The two most important actors in any career decision are the individual and the organization. One can make a more informed decision about their career choices by mindfully inspecting their priorities and that of the nature of organizations.
In the course of living its purpose, organizations often play matchmaker in balancing not only the demand and supply of their product or services but also matching that positive tension with the internal labor pool, its aspirations and reality in tow. This positive tension called organization dynamics - a byproduct of its internal & external environment, plays a most critical role in careers. One may enter an organization with a thought in mind on how the career story will play out; this variable called organization dynamics ensures that careers are never straight lines. In this web of social association called organization, what is called as the butterfly effect takes place and many of us would have witnessed the drama unfold with one resignation and its ripple effect on altering the course of journey for many others.
One must also be conscious of the fact that growth trajectory in any organization is subject to the pressures of external environment dictated by consumption trends, pace at which the sector is growing and growth stage. A common example would be the ‘accelerated growth’ which start-ups offer, are typically faster than a mature organization in say an old economy sector. If we inspect closely the kind of opportunities available in
A common example would be the ‘accelerated growth’ which start-ups offer, are typically faster than a mature organization in say an old economy sector. If we inspect closely the kind of opportunities available in same organization tends to be very different in its early days than when it is relatively established.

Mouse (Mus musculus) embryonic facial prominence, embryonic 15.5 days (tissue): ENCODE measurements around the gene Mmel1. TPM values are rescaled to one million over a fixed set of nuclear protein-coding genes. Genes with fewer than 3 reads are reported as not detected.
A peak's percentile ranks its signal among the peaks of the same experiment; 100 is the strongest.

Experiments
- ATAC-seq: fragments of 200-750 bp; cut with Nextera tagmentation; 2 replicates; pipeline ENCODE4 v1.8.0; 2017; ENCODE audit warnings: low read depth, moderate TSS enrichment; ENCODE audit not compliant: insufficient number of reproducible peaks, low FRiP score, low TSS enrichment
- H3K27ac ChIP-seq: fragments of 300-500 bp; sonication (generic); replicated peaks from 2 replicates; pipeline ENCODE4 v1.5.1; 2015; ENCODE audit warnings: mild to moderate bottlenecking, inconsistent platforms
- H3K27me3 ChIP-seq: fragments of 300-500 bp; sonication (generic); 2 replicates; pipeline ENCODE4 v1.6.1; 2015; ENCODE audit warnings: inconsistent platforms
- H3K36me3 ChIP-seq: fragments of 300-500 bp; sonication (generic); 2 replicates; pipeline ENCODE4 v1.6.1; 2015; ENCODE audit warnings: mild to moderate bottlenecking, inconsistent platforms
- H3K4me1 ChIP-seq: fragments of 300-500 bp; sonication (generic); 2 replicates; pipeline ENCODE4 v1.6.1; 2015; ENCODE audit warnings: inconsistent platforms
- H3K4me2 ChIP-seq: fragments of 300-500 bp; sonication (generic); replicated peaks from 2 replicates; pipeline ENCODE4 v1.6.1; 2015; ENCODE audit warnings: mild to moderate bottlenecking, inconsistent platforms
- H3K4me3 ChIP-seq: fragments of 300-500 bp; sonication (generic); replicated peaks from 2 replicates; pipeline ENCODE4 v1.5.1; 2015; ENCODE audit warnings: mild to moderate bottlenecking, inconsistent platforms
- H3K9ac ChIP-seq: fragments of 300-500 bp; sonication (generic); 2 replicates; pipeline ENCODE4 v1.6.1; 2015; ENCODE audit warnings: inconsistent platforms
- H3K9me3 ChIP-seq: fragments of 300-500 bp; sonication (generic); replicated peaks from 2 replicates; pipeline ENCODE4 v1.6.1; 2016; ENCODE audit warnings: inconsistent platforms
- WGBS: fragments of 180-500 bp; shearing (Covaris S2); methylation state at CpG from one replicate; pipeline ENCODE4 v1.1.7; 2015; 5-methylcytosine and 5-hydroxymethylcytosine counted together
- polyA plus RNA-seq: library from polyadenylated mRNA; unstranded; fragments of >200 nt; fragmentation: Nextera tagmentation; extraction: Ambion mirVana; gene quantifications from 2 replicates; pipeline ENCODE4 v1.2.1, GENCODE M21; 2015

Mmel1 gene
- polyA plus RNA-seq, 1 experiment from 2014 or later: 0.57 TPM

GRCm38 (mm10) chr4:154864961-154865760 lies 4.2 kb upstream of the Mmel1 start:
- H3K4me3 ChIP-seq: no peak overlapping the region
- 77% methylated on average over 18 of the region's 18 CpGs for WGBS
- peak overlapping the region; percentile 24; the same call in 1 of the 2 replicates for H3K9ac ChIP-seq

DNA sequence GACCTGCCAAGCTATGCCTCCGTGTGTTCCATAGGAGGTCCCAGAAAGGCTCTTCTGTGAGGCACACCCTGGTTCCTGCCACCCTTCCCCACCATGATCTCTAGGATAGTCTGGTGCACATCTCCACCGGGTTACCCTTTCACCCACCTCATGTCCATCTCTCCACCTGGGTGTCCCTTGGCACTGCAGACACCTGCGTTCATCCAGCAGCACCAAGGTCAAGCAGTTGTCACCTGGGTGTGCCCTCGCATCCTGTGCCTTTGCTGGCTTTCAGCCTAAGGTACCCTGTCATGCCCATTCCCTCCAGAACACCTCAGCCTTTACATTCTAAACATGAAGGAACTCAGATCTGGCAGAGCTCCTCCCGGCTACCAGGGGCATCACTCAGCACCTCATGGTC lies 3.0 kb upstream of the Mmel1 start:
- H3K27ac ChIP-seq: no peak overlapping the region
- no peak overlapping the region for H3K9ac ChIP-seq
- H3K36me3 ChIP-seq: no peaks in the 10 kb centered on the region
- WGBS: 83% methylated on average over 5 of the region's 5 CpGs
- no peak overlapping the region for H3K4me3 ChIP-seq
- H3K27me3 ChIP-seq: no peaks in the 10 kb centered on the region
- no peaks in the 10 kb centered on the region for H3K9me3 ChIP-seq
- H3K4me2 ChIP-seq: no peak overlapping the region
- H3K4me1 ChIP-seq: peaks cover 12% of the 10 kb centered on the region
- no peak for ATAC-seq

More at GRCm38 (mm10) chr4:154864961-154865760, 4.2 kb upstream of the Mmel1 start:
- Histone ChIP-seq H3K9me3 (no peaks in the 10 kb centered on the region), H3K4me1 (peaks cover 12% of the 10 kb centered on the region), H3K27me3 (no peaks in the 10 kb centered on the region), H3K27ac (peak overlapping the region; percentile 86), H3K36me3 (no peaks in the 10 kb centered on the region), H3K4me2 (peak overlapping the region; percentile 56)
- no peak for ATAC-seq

These opportunities are also compounded or diminished due to an organizations internal environment which is governed by its talent pool, how the organization views itself and its environment. But most importantly careers are fashioned or molded in an organization by the people philosophy of the organization. I believe this is one aspect which must be inspected, verified and judged before taking any career decision. How the organization views its people, invests in them to co-create value shapes how one grows as a professional.
The two home truths about how careers are shaped in organizations…
Limited opportunities: In a world of diminishing resources - opportunities available to an individual can be likened to the economic problem model, where aspirations and wants are manifold but resources to satisfy those wants are limited. These opportunities are subject to how an organization perceives its current and future reality, preparing its response to the external environment. As one progresses in one’s career, due to the niche nature of skills acquired, specialization or hierarchical nature of organizations, it leads to a narrowing down of opportunities where one can fit in.
In a way as one progresses ahead in life, one becomes fossilized, not as malleable as one was when one started off (Not unless we are ready to take a rebirth into a completely different area and start from scratch). The million dollar question is how does one remain relevant and constantly reinvent oneself to ensure one capitalizes on the limited opportunities available.
Controlled Growth: One of the most fundamental properties of a career in a traditional set up is a phenomena called controlled growth. Your movements upwards especially, are conditioned, subject to vacancy, internal talent bench and performance perception. This is one of those facts of corporate life that one needs to come to terms with and actively manage. Unless it’s an entrepreneurial set up/ family business no matter how capable or full of potential one may be the pace of growth is set by the organization. Managing that pace in a balanced and mature way is key to creating your career best!
This is the Chapter 4 of the 7 part series on Career Management by Subhashini Acharya.
Read the previous Chapters: